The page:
Let’s Avoid the Dark UX

“Instead of deceiving users with dark patterns, we can build credibility through ethical experiences that put the user’s interests first, even at the expense of short term gain.”

This is a quote from an article I read this morning on Ethical UX Design. Have you ever felt like you’ve been bullied into a subscription? Have you tried to cancel a subscription only to be told that you have to jump through a million hoops to do so? This is what Danny Sapio defined as dark patterns in his article on Ethical UX Design Principals. (You can find a link to his article at the end of this blog.) I won’t repeat what he says in his article here, but I will share a thought or two on user experience and gaining life long customers, not temporary clients.

When you go to design your shopping experience for your users or a new app that will make their experience better with your company, make sure that you are working with designers who are going to think about the ethical implications of your design and interaction and will make sure to hold your user’s experience above any gimics to keep people locked in or make them feel trapped when doing business with your company.

Create Trust

When designing your website, shopping experience, that fancy new app, etc, you are creating a user experience that should be designed to build trust between your user and your company/brand. This might not always be the popular idea, but it will yield a long term gain when you are honest and truthful with your users. While it won’t always lead to immediate jumps in your ROI, it will create a better return on your investments in the long term. You will be fostering a relationship with your users where they know you will be honest and truthful with them. This is what will create lasting customers that not only come to you again and again for their needs, they will also recommend you to their friends and family.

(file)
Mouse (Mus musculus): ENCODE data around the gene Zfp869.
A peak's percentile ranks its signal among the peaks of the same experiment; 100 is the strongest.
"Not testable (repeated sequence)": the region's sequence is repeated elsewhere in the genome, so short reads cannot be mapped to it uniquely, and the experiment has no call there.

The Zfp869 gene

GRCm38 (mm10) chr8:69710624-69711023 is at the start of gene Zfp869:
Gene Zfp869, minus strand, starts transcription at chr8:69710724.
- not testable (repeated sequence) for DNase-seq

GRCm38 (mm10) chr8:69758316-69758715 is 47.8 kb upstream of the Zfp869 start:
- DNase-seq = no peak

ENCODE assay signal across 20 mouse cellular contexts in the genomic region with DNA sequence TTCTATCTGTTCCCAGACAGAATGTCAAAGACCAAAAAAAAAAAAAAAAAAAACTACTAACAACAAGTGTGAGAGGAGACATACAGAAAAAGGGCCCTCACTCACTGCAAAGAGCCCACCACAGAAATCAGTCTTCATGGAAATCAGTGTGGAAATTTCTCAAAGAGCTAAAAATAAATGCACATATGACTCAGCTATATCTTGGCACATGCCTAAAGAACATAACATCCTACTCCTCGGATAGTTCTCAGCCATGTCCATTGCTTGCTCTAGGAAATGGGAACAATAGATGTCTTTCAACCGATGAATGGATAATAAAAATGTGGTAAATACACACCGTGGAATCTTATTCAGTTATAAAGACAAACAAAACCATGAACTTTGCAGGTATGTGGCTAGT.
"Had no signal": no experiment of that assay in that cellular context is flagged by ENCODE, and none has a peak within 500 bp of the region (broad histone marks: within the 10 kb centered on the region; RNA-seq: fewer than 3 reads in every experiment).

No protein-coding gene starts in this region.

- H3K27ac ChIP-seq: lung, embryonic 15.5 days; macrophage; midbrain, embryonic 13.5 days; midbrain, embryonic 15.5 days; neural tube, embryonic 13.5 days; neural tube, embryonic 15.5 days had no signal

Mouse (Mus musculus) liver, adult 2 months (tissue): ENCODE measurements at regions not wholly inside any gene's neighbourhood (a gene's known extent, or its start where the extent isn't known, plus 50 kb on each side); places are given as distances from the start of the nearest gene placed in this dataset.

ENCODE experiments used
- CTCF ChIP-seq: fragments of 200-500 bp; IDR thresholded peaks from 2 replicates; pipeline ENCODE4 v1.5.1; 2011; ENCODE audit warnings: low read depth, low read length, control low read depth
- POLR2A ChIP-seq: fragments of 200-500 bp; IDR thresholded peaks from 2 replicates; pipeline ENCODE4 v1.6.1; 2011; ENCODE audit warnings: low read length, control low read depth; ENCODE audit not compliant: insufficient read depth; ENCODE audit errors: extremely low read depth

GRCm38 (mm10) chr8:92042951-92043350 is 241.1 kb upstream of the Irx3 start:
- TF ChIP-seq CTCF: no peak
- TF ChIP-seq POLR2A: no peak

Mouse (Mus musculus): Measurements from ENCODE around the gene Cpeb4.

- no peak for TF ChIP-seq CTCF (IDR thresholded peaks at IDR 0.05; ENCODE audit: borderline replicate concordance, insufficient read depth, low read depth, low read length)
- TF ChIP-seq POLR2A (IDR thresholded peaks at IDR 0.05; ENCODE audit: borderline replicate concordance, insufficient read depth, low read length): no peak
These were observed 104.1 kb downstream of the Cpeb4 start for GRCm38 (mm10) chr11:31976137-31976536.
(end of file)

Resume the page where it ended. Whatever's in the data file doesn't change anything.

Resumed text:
Own Up To Mistakes Quickly

When (and I say when here, because we are all human – mistakes will happen) something goes wrong and a mistake is made, own up to it. I can remember this being taught to me as a young child and I believe it holds its own merit in business practices. While you don’t need to plaster the mistake all over the place, own up to what happened and go ahead and address how you are going to correct the issue and make sure that it doesn’t happen again. Ensure your users that you are looking out for their best interest and are going to be the one to let them know when something goes wrong (hearing it from the source) vs a random stranger on the bus. This goes back to building trust. Owning up to our mistakes as soon as we are able, helps to establish trust, even though it’s over something negative that might have happened.

Those are two of the biggest ways I think that I see businesses go wrong. They try to hide when something goes wrong for lots of reasons. But just remember we are all about building that lifelong connection with your user to that they become a lifelong customer. Make trust, not war.

10 Principals for Ethical UX Designers by Danny Sapio

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